By Joan Ball
Reading through some of the more than 3.6 million articles that show up on a Google search of the term spiritual not religious one thing is clear — not much is clear about this growing but difficult to define category of believers. While the term has been used for decades in recovery and new age circles, a widely cited report from LifeWay Resources stating that 72% of people between the ages of 18 and 29 consider themselves to be “more spiritual than religious” has spurred interest in the perceived distinction between spirituality and religion and its implications.
Beyond the loose sense that spiritual is less rigidly defined and more inclusive than religious, it is tough to pin down a firm definition of spiritual not religious. Apply the term within the context of a specific faith tradition like Christianity and spiritual not religious can become downright confusing.
The more spiritual folks I encounter tend to push against systems and dogma and call for a more organic expression of their faith. They refer to themselves as followers of Christ rather than Christians in an effort to distinguish themselves from the “other Christians” who, they believe, have given Jesus a bad name. Being the hands and feet of Christ in the world by loving God and loving neighbors of all genders, races and sexual orientations trump the “culture wars” for more spiritual than religious Christians.
The religious folks view this departure from doctrine, creeds, traditions and a more literal view of Biblical teachings to be an attempt to have one’s spiritual cake and eat it too. The road to salvation is narrow, the religious say, and the pursuit of holiness through obedience to the teachings of Jesus, the Bible and church hierarchy is at best neglectful and at worst a cop out fueled by spiritual laziness or a lack of discipline.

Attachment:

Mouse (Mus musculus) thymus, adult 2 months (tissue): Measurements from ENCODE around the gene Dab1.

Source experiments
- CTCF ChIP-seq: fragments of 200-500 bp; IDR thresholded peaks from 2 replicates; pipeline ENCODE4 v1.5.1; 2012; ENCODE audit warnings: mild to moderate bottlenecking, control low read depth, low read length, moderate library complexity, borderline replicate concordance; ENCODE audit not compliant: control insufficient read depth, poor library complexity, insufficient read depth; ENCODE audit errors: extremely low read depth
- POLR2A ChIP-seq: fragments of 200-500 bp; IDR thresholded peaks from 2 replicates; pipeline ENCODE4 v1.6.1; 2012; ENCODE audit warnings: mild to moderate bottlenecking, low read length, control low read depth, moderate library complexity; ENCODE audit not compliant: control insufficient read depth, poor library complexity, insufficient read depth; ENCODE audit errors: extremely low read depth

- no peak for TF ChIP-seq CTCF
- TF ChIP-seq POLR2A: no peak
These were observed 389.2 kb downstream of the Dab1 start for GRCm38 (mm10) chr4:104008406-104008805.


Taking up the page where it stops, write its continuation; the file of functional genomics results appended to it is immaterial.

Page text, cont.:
As an adult convert to Christianity who was an atheist through my 20s, became spiritual not religious in addiction recovery in my 30s and had a Christian conversion at age 37, these distinctions challenge my sense of the life of Jesus and what it means to follow him. My unfolding understanding of Jesus is that he was both spiritual AND religious. He did not despise tradition – what we might call “organized religion” – as much as those who corrupted it with their selfish and hypocritical behavior. He advocated freedom, yet was completely submitted. He served the poor and downtrodden but retreated frequently to commune with the Father. He hung out with outcasts and criminals but was not afraid to name their sins and call them to repentance.
So what if both sides of the spiritual not religious argument are missing something? What if radical love and service do not have to be at odds with obedience and holiness? How would religious institutions be impacted if their members were more spiritual in addition to being devout followers? What if those who identify as spiritual not religious embraced tradition through their lens of radical love and service? And what if both pursued a more humble, less contentious understanding of the other in the spirit of dialog rather than debate?
I am not sure what this kind of spiritual AND religious faith might look like, but I am willing to live in the tension to find out.
Joan Ball is the author of “Flirting with Faith: My Spiritual Journey from Atheism to a Faith-Filled Life,” blogs at Beliefnet.com and teaches in the business school at St. John’s University in New York.